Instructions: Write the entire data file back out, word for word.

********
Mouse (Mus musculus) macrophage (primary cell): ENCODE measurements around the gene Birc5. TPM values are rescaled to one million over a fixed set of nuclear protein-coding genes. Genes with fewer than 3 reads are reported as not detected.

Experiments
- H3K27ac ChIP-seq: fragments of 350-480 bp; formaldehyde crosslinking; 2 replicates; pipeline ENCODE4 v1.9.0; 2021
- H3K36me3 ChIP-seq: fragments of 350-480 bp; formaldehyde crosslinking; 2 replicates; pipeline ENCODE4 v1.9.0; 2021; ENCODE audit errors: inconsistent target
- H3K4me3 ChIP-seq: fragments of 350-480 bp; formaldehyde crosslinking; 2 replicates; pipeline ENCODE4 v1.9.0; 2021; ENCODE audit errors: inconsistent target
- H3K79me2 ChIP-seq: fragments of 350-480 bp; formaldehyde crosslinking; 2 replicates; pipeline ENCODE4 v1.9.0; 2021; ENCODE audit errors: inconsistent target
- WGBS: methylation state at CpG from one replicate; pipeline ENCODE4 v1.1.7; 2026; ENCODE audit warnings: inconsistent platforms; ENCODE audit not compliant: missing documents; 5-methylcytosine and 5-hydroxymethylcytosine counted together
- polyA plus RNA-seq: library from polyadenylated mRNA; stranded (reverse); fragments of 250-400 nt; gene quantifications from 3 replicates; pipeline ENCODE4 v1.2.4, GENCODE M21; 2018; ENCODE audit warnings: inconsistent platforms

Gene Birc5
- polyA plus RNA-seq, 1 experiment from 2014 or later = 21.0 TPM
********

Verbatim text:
Mouse (Mus musculus) macrophage (primary cell): ENCODE measurements around the gene Birc5. TPM values are rescaled to one million over a fixed set of nuclear protein-coding genes. Genes with fewer than 3 reads are reported as not detected.

Experiments
- H3K27ac ChIP-seq: fragments of 350-480 bp; formaldehyde crosslinking; 2 replicates; pipeline ENCODE4 v1.9.0; 2021
- H3K36me3 ChIP-seq: fragments of 350-480 bp; formaldehyde crosslinking; 2 replicates; pipeline ENCODE4 v1.9.0; 2021; ENCODE audit errors: inconsistent target
- H3K4me3 ChIP-seq: fragments of 350-480 bp; formaldehyde crosslinking; 2 replicates; pipeline ENCODE4 v1.9.0; 2021; ENCODE audit errors: inconsistent target
- H3K79me2 ChIP-seq: fragments of 350-480 bp; formaldehyde crosslinking; 2 replicates; pipeline ENCODE4 v1.9.0; 2021; ENCODE audit errors: inconsistent target
- WGBS: methylation state at CpG from one replicate; pipeline ENCODE4 v1.1.7; 2026; ENCODE audit warnings: inconsistent platforms; ENCODE audit not compliant: missing documents; 5-methylcytosine and 5-hydroxymethylcytosine counted together
- polyA plus RNA-seq: library from polyadenylated mRNA; stranded (reverse); fragments of 250-400 nt; gene quantifications from 3 replicates; pipeline ENCODE4 v1.2.4, GENCODE M21; 2018; ENCODE audit warnings: inconsistent platforms

Gene Birc5
- polyA plus RNA-seq, 1 experiment from 2014 or later = 21.0 TPM